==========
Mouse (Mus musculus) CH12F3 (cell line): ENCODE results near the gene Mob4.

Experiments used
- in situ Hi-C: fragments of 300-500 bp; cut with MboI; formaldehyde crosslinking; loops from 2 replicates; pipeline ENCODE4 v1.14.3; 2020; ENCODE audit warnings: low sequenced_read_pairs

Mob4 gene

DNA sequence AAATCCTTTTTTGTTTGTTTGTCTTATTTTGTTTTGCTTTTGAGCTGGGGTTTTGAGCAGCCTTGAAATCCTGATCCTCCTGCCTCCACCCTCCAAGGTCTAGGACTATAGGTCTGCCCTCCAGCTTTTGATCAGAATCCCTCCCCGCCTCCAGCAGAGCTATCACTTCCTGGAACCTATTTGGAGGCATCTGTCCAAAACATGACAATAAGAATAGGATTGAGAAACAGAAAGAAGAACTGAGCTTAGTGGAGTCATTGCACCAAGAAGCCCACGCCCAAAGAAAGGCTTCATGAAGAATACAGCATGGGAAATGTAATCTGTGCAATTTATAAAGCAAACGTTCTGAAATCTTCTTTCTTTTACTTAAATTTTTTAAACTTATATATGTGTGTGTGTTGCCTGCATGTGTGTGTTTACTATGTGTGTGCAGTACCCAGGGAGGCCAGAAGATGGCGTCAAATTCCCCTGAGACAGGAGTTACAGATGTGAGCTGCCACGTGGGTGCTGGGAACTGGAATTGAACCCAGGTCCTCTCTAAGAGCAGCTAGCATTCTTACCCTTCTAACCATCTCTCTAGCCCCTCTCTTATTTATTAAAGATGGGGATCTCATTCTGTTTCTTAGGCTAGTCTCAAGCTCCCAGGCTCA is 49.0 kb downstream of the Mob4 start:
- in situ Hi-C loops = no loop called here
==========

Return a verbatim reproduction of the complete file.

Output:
Mouse (Mus musculus) CH12F3 (cell line): ENCODE results near the gene Mob4.

Experiments used
- in situ Hi-C: fragments of 300-500 bp; cut with MboI; formaldehyde crosslinking; loops from 2 replicates; pipeline ENCODE4 v1.14.3; 2020; ENCODE audit warnings: low sequenced_read_pairs

Mob4 gene

DNA sequence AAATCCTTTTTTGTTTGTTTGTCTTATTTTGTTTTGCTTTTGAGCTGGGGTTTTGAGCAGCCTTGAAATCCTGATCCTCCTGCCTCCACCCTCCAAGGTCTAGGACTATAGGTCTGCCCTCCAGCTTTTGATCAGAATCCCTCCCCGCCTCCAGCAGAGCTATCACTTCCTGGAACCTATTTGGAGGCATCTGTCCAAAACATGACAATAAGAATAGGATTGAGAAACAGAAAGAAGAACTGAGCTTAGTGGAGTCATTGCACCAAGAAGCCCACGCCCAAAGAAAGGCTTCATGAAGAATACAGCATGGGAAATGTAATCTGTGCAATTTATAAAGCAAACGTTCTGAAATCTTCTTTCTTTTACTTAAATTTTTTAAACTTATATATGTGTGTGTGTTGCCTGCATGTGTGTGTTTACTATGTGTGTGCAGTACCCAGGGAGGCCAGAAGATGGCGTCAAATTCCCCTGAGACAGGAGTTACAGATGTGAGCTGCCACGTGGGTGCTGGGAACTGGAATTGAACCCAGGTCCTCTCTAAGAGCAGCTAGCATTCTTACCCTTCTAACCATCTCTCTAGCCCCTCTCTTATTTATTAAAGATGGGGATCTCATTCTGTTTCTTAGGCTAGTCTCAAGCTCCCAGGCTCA is 49.0 kb downstream of the Mob4 start:
- in situ Hi-C loops = no loop called here